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More dreadful and deform. On the other side

Incens'd with indignation, Satan stood
Unterrified, and like a comet burn'd,
That fires the length of Ophiuchus huge 75
In th'arctic sky, and from his horrid hair
Shakes pestilence and war. Each at the
head

Levell'd his deadly aim; their fatal hands No second stroke intend; and such a frown Each cast at the other, as when two black clouds, 80 With heaven's artillery fraught, come rattling on

Over the Caspian, then stand front to front, Hovering a space, till winds the signal blow To join their dark encounter in mid-air: So frown'd the mighty combatants, that hell

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Grew darker at their frown; so match'd they stood;

For never but once more was either like To meet so great a foe. And now great deeds Had been achiev'd, whereof all hell had rung, Had not the snaky sorceress, that sat 90 Fast by hell-gate, and kept the fatal key, Risen, and with hideous outcry rush'd between.

The gates are at length opened, and discover to Satan the great gulf between hell and heaven. Directed by Chaos, the power of that place, he passes through, to the sight of this new world which he sought.

Thee I revisit now with bolder wing, Escap'd the Stygian pool, though long detain'd

In that obscure sojourn, while in my flight, Through utter and through middle darkness borne, With other notes than to th'Orphean lyre, I sung of Chaos, and eternal Night; Taught by the heavenly Muse to venture down

The dark descent, and up to re-ascend, 20 Though hard and rare. Thee I revisit safe, And feel thy sovereign vital lamp; but thou

Revisit'st not these eyes, that roll in vain To find thy piercing ray, and find no dawn; So thick a drop serene hath quench'd their orbs,

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Or dim suffusion veil'd. Yet not the more Cease I to wander where the Muses haunt Clear spring, or shady grove, or sunny hill, Smit with the love of sacred song; but chief

Thee, Sion, and the flowery brooks beneath,

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That wash thy hallow'd feet, and warbling flow,

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Nightly I visit: nor sometimes forget
Those other two equall'd with me in fate,
So were I equall'd with them in renown,
Blind Thamyris, and blind Mæonides,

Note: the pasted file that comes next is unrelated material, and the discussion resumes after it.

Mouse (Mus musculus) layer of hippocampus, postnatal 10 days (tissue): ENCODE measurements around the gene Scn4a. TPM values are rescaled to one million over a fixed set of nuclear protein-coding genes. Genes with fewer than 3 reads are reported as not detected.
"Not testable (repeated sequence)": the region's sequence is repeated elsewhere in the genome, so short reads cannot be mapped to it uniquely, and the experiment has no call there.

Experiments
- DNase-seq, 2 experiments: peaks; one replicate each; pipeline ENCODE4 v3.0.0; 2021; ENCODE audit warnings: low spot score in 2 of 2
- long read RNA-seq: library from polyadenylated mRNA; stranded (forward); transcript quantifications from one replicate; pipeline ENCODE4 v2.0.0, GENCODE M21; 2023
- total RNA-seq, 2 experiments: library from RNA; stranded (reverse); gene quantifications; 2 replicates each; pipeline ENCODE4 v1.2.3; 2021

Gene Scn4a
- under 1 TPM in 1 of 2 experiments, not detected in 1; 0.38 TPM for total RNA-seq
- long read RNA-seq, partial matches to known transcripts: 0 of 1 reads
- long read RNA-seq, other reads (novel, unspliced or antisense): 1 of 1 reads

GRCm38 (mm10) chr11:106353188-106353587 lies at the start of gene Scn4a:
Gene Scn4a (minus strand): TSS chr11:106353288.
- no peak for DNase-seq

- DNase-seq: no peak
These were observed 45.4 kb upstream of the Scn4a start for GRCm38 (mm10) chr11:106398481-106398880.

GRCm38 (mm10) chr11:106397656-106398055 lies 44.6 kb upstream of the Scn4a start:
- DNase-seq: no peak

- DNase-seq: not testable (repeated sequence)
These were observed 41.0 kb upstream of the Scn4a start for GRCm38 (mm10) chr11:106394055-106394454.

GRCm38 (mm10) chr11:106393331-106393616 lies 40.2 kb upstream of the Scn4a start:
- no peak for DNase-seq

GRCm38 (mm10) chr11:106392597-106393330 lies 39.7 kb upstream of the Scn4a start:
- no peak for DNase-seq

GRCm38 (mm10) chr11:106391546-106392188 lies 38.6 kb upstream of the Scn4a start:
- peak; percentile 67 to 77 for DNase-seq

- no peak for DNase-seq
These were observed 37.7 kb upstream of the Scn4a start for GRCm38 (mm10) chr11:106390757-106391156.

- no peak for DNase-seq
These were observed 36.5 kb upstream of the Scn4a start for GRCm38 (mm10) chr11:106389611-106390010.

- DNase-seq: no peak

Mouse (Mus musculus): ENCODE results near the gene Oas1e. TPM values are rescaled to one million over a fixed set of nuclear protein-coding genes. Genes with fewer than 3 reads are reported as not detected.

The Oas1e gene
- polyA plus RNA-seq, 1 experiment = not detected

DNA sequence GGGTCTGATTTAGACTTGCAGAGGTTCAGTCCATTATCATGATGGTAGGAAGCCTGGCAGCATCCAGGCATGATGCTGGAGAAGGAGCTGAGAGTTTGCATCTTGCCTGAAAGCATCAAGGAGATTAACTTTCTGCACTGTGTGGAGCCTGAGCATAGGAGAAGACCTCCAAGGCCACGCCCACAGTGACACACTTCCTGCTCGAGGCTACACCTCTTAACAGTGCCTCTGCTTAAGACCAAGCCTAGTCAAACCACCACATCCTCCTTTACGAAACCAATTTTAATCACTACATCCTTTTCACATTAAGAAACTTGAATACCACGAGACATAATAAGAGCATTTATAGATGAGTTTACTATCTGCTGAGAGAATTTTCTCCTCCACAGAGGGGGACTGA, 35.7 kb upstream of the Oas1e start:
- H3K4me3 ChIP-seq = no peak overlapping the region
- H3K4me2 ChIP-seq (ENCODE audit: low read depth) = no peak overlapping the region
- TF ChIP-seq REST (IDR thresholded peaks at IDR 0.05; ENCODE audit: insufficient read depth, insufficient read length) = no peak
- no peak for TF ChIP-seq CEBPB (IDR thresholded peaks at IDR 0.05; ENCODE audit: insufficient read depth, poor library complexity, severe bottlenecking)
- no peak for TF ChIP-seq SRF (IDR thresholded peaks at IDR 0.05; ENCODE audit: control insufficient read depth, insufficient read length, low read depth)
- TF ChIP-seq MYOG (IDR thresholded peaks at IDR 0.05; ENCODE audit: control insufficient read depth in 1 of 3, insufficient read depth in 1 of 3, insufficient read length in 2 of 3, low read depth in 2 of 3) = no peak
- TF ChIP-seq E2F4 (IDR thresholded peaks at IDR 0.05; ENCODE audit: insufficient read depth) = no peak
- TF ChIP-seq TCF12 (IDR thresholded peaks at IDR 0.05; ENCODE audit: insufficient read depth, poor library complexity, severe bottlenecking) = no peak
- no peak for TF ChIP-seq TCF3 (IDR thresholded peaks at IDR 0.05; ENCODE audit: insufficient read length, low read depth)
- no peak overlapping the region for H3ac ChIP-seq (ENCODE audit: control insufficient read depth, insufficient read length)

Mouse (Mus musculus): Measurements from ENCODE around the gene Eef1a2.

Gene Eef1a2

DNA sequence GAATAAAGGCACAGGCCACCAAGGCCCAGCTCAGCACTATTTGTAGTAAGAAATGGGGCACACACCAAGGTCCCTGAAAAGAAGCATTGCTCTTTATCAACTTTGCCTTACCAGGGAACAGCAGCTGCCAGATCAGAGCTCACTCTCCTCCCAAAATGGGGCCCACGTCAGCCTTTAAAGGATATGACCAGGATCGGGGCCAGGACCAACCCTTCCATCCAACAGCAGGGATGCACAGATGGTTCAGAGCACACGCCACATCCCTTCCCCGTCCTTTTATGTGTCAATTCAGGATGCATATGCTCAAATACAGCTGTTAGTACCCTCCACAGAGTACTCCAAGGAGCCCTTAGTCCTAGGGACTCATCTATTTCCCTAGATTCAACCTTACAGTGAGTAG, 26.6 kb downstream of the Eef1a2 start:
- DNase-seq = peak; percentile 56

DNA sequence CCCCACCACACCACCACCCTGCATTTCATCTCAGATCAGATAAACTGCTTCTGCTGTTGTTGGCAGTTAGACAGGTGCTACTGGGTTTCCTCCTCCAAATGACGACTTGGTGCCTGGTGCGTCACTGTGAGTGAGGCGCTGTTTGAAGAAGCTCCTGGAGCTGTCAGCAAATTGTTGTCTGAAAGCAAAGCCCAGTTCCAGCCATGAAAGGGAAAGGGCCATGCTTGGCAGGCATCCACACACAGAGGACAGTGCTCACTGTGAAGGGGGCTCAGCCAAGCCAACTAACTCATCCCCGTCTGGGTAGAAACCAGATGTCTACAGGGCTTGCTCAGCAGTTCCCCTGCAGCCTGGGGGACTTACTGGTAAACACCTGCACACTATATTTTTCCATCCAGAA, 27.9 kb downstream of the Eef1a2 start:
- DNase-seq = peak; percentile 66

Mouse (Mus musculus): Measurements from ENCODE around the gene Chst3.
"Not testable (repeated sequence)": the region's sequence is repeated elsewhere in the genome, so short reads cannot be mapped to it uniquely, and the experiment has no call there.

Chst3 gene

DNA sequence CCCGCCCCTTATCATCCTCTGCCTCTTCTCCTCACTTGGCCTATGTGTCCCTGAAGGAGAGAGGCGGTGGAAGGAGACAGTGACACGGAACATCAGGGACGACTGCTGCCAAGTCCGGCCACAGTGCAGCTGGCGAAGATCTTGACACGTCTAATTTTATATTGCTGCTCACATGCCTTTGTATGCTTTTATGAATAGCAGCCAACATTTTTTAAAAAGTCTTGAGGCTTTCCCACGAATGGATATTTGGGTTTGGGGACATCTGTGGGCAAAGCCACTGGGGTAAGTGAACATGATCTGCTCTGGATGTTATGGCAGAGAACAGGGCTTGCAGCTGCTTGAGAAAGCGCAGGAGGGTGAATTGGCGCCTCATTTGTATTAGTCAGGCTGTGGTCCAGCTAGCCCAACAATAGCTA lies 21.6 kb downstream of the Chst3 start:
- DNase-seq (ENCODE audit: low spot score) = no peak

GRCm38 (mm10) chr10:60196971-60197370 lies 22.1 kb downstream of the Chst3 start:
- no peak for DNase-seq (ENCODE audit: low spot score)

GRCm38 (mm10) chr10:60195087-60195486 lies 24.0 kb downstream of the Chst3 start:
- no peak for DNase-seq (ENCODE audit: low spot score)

And Tiresias, and Phineas, prophets old:
Then feed on thoughts, that voluntary move
Harmonious numbers; as the wakeful bird
Sings darkling, and in shadiest coverd hid,
Tunes her nocturnal note. Thus with the
year

Seasons return; but not to me returns

40

Book III. opens with an invocation to Light; and Day, or the sweet approach of ev'n, or

Milton touchingly bewails his own loss of sight.

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morn,

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I fell, how glorious once above thy sphere; Till pride and worse ambition threw me down,

Warring in heaven against heaven's matchless King! 10 Ah, wherefore? He deserv'd no such return From me, whom he created what I was In that bright eminence, and with his good Upbraided none; nor was his service hard. What could be less than to afford him praise,

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The easiest recompense, and pay him thanks? How due! yet all his good proved ill in me, And wrought but malice; lifted up so high I 'sdain'd subjection, and thought one step higher

Would set me highest, and in a moment quit 20

The debt immense of endless gratitude,
So burdensome; still paying, still to owe:
Forgetful what from him I still received,
And understood not that a grateful mind
By owing owes not, but still pays, at once
Indebted and discharged; what burden then?
O had his powerful destiny ordain'd
Me some inferior angel, I had stood
Then happy; no unbounded hope had raised
Ambition. Yet why not? some other power
As great might have aspired, and me, though

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Disdain forbids me, and my dread of shame
Among the spirits beneath, whom I seduced
With other promises and other vaunts
Than to submit, boasting I could subdue
The Omnipotent. Ah me! they little know
How dearly I abide that boast so vain,
Under what torments inwardly I groan,
While they adore me on the throne of hell.
With diadem and sceptre high advanced,
The lower still I fall, only supreme
In misery: such joy ambition finds.
But say I could repent, and could obtain,
By act of grace, my former state; how soon
Would height recall high thoughts, how

soon unsay

60

What feign'd submission swore! Ease would

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This knows my punisher; therefore as far From granting he, as I from begging peace: All hope excluded thus, behold, (instead Of us, outcast, exiled,) his new delight, 75 Mankind, created, and for him this world. So farewell hope; and with hope farewell fear;